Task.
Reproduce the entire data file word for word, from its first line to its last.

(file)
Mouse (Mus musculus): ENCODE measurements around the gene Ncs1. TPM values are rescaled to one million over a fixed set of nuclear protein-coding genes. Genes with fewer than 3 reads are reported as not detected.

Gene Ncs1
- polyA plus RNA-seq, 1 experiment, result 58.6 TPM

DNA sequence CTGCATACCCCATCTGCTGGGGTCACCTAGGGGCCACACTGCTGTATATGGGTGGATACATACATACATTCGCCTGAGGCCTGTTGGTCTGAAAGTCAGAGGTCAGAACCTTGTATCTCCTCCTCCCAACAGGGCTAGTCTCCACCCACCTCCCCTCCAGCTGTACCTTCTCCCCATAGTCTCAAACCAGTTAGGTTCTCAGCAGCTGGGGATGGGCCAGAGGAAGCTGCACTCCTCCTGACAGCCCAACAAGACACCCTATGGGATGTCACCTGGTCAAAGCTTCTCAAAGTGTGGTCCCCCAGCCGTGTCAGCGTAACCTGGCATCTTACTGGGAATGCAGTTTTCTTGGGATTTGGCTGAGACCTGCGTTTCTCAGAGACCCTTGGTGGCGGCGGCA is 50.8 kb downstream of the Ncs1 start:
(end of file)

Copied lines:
Mouse (Mus musculus): ENCODE measurements around the gene Ncs1. TPM values are rescaled to one million over a fixed set of nuclear protein-coding genes. Genes with fewer than 3 reads are reported as not detected.

Gene Ncs1
- polyA plus RNA-seq, 1 experiment, result 58.6 TPM

DNA sequence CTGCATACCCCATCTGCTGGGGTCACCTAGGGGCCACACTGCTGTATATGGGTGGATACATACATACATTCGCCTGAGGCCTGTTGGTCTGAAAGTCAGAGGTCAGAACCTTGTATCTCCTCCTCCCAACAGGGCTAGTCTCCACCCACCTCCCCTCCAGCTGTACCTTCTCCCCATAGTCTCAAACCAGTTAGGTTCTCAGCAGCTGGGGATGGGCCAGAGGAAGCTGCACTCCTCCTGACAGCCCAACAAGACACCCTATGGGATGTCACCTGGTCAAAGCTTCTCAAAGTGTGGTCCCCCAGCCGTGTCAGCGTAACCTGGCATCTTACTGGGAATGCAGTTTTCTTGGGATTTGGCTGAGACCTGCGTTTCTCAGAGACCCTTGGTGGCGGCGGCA is 50.8 kb downstream of the Ncs1 start: